~Upward Facing dog, first make sure you are pushing into the tops of your feet to lift your knees off the ground. This will help when you push into your hands to take pressure out of your shoulders and to help open your collarbone. Here is a big thing to remember, when you push into your hands the muscles that helps with pushing is your triceps not your shoulders. Your shoulders are stabilizers not pushers. To help engage your triceps think about pushing into your knuckles of your hands to take the pressure out of your wrist. Another way of thinking about this is trying to lift your fingers off the ground as you push your hands into the ground! Now as you engage your triceps think about engaging your biceps at the same time (like a reverse bicep curl)! This helps to create a strong foundation to help open and engage your shoulders. Once you have that foundation created, open your collarbone by drawing your shoulders together and down your back as you move into your upward facing dog.

Now try each of this alignments for each posture slowly first and listen to your body. Then once you get these alignments down start to speeding up!


Cultivating a Home Practice

After getting hooked on yoga in college, I came home for summer vacation one year and missed my practice. I wasn’t very familiar with any of the area yoga studios and, honestly was a broke college kid so I didn’t have money to try some out, so on the recommendation of my yoga teacher at school I picked up Power Yoga by Beryl Bender Birch and started practicing at home. That summer, using the book, I was able to piece together the primary series of Ashtanga Yoga. By the end of the summer, I was doing the primary series six days a week for about ninety minutes each day. As a college student with a part time job, this was fairly easy to fit in my schedule.

These days, things are different. I have a full time job, a side hustle, a baby, and a family so time is at a premium. I know the biggest obstacle for starting a home practice is the thought that you need to do a sixty to ninety minute yoga practice to get anything beneficial out of it. However, that is not the case a home practice is great for students and teachers alike and you can start one if you have fifteen to thirty minutes to spare a few days a week.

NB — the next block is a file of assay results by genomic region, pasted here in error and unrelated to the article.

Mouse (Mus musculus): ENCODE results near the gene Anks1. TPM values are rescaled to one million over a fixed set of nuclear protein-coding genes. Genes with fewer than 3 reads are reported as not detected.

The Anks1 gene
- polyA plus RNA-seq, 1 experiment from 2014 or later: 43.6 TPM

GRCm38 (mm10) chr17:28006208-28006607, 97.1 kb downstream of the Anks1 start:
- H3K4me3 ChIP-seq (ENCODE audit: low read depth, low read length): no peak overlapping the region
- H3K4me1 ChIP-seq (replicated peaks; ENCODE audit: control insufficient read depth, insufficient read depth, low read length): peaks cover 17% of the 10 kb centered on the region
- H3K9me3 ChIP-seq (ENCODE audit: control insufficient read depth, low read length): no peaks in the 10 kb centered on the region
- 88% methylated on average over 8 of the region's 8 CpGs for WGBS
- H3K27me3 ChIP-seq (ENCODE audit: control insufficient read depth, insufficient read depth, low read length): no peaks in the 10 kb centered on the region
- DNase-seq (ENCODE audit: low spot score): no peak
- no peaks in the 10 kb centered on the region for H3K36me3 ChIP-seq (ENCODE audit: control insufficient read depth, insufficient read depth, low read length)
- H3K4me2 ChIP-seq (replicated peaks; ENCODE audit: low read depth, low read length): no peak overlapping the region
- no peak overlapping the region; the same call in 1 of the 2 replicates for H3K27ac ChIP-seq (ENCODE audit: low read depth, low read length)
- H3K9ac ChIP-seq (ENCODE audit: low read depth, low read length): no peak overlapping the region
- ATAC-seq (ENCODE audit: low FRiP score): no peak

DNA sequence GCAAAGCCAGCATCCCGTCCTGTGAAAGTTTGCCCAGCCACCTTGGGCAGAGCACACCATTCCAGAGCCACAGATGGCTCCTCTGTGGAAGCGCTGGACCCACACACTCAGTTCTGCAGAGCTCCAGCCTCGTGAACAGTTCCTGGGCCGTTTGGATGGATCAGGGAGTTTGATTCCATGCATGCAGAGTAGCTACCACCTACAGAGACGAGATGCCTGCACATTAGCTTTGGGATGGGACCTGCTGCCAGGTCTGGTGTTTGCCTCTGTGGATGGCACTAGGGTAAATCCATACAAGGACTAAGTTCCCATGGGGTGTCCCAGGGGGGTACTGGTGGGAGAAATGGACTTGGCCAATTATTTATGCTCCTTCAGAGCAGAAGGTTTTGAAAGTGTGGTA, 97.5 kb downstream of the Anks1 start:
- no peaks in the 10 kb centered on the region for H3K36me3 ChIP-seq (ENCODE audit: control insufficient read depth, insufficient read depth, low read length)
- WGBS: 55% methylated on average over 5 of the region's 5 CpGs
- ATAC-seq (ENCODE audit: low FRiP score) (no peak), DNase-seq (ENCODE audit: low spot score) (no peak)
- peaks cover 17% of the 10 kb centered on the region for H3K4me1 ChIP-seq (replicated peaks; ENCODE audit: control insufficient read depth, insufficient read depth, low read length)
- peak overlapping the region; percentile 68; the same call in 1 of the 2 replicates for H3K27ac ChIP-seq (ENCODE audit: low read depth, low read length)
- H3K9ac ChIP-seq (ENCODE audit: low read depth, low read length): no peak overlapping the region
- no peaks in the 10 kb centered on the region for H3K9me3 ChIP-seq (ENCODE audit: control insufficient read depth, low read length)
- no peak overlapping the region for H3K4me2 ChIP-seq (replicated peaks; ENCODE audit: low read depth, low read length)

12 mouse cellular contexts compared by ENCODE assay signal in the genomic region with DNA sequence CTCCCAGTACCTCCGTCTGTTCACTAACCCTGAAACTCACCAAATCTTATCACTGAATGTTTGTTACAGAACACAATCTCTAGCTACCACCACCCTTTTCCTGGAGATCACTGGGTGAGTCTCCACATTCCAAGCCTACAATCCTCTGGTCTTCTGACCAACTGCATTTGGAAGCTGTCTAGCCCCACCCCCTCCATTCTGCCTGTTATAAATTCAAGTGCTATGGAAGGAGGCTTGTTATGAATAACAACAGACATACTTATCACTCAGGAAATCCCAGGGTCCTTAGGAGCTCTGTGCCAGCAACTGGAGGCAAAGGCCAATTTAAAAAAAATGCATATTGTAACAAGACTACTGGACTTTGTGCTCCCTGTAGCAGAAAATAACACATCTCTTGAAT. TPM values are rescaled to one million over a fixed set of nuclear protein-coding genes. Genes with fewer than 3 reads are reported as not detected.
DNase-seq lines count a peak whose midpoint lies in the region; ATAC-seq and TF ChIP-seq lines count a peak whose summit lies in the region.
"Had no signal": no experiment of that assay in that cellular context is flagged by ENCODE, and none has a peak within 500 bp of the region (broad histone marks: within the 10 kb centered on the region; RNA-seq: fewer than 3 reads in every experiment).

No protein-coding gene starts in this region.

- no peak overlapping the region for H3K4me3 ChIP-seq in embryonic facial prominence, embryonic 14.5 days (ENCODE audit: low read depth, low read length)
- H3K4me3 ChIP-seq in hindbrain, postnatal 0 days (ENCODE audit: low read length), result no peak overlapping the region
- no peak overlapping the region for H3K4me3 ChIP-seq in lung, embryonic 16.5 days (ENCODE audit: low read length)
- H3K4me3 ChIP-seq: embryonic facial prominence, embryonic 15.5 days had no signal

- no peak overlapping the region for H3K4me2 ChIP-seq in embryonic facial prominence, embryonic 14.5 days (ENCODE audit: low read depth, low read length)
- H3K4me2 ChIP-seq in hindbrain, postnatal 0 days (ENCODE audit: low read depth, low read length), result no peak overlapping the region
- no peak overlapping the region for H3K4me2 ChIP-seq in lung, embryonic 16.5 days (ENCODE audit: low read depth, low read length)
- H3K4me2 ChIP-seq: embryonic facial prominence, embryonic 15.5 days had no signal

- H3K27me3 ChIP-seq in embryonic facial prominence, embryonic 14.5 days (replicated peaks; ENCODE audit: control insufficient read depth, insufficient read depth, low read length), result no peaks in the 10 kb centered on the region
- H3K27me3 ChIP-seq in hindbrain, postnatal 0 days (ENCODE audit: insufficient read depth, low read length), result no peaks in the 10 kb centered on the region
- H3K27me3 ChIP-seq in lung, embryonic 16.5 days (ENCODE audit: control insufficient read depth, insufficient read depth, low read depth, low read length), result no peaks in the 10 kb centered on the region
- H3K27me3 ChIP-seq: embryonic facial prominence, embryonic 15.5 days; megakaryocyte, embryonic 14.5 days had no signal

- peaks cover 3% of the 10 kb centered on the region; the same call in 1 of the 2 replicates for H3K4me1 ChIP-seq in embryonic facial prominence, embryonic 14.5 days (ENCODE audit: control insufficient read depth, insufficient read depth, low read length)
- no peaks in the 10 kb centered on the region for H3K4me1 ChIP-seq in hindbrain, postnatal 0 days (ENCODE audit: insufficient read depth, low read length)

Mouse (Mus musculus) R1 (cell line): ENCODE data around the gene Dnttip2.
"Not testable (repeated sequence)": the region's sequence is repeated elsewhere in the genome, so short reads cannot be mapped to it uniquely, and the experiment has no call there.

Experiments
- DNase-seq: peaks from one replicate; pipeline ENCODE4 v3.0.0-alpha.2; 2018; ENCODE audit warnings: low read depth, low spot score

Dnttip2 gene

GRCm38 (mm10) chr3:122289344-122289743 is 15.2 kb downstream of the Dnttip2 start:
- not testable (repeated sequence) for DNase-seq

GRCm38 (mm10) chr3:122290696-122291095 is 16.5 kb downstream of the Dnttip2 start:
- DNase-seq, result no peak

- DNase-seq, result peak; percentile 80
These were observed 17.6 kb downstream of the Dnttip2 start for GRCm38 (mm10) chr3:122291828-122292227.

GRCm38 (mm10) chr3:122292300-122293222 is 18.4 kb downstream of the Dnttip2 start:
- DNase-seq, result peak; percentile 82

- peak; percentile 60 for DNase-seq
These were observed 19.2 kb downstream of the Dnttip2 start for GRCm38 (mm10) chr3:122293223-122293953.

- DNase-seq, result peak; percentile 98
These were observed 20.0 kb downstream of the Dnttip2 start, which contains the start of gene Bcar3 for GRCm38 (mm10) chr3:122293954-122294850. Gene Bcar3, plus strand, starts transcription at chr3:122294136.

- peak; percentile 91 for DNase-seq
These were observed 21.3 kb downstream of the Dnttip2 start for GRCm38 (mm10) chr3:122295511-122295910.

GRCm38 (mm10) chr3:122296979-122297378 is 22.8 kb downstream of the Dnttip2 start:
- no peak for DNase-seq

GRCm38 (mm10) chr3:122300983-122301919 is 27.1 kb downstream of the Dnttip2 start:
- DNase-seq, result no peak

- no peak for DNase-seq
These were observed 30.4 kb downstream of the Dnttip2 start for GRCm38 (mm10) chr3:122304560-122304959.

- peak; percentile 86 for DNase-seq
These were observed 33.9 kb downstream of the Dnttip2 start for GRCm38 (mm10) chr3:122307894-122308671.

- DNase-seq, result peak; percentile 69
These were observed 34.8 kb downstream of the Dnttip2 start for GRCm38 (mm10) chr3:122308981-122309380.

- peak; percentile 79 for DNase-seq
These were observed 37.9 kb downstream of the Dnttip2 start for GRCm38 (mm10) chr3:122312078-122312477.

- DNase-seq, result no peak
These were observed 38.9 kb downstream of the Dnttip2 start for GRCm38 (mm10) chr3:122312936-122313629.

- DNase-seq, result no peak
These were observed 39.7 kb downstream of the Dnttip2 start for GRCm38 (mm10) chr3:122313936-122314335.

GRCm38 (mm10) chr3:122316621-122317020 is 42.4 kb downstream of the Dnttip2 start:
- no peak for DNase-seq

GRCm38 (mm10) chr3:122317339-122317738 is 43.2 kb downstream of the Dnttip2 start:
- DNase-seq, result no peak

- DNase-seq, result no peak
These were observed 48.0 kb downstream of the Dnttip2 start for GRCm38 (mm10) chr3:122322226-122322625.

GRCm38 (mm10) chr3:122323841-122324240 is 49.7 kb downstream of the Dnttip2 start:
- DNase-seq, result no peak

Ok, you found the time, now what do you practice? During a workshop I took with Beryl she mentioned that if you don’t have time to get a yoga practice in all you have to do is Sun Salute A and B. In the beginning of Ashtanga Primary Series you start with five Sun Salute As and five Sun Salute Bs.


Here is the easiest home practice:

  • Five Sun Salute A and B takes approximately fifteen minutes.
  • You can end your practice there, or if you have extra time add a standing posture, standing balancing posture or seated posture of your choice based on how your body is feeling.
    • Twists are good for loosen up hips and lower back.
      • marichyasana c
      • revolved high lunge
      • revolved easy pose
    • Standing postures are good for leg and foot strength. Also helps with hip and lower back tightness. They will also help with tight hamstrings.
      • Warrior 1
      • intense side stretch
      • extended triangle
    • Balancing postures are good for overall balance and stability of your body.
      • Eagle Pose
      • Tree Pose
      • Dancer Pose
    • Seated postures are good for target specific areas of your body!
      • janu sirsasana a
      • bound angle pose
      • open angle pose
  • Take two minutes at the end for Savasana


Stay tuned for more to come, as I will give short little sequences to suggest for home practices! You can also take my homework assignments from facebook and add them to your home practice.